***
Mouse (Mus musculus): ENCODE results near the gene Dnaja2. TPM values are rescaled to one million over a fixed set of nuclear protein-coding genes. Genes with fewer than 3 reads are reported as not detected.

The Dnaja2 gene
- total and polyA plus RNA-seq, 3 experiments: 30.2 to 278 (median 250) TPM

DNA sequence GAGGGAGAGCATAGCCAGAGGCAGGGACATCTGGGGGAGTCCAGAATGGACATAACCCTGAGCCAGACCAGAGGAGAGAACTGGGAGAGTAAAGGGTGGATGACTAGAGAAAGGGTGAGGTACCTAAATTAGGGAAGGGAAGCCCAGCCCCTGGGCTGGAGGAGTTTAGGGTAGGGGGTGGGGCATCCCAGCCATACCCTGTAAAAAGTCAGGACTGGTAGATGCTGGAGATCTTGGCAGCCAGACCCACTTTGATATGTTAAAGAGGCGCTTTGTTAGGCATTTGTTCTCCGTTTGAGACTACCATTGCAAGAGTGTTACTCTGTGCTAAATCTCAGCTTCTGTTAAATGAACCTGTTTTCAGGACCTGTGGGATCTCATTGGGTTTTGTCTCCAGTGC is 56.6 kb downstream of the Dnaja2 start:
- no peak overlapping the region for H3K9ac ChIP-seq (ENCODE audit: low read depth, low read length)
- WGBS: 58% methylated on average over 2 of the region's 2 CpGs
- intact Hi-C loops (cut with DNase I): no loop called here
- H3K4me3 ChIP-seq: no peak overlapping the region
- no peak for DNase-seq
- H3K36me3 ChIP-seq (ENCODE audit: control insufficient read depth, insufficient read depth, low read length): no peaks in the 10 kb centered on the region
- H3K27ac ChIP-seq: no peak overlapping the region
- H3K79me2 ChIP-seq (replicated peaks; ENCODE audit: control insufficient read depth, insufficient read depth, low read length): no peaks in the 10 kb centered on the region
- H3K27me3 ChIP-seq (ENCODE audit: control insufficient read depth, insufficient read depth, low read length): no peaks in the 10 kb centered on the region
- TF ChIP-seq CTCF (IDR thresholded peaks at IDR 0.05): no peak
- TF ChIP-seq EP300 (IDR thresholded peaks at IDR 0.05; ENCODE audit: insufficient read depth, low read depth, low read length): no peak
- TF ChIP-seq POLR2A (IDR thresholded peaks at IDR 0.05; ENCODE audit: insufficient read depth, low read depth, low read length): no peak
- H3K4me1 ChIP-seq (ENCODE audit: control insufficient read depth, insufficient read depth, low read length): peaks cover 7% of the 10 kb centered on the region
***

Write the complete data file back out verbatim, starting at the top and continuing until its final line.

Mouse (Mus musculus): ENCODE results near the gene Dnaja2. TPM values are rescaled to one million over a fixed set of nuclear protein-coding genes. Genes with fewer than 3 reads are reported as not detected.

The Dnaja2 gene
- total and polyA plus RNA-seq, 3 experiments: 30.2 to 278 (median 250) TPM

DNA sequence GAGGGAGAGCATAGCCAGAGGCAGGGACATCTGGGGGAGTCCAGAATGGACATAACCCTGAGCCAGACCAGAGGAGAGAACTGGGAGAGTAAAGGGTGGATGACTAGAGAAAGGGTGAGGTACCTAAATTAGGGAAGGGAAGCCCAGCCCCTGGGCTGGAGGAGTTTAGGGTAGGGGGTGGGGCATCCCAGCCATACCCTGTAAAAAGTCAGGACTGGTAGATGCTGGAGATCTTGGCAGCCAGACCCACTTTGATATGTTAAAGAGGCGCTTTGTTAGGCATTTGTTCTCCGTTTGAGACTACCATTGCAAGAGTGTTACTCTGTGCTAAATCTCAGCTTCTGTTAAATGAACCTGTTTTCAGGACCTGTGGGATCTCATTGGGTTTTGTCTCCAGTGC is 56.6 kb downstream of the Dnaja2 start:
- no peak overlapping the region for H3K9ac ChIP-seq (ENCODE audit: low read depth, low read length)
- WGBS: 58% methylated on average over 2 of the region's 2 CpGs
- intact Hi-C loops (cut with DNase I): no loop called here
- H3K4me3 ChIP-seq: no peak overlapping the region
- no peak for DNase-seq
- H3K36me3 ChIP-seq (ENCODE audit: control insufficient read depth, insufficient read depth, low read length): no peaks in the 10 kb centered on the region
- H3K27ac ChIP-seq: no peak overlapping the region
- H3K79me2 ChIP-seq (replicated peaks; ENCODE audit: control insufficient read depth, insufficient read depth, low read length): no peaks in the 10 kb centered on the region
- H3K27me3 ChIP-seq (ENCODE audit: control insufficient read depth, insufficient read depth, low read length): no peaks in the 10 kb centered on the region
- TF ChIP-seq CTCF (IDR thresholded peaks at IDR 0.05): no peak
- TF ChIP-seq EP300 (IDR thresholded peaks at IDR 0.05; ENCODE audit: insufficient read depth, low read depth, low read length): no peak
- TF ChIP-seq POLR2A (IDR thresholded peaks at IDR 0.05; ENCODE audit: insufficient read depth, low read depth, low read length): no peak
- H3K4me1 ChIP-seq (ENCODE audit: control insufficient read depth, insufficient read depth, low read length): peaks cover 7% of the 10 kb centered on the region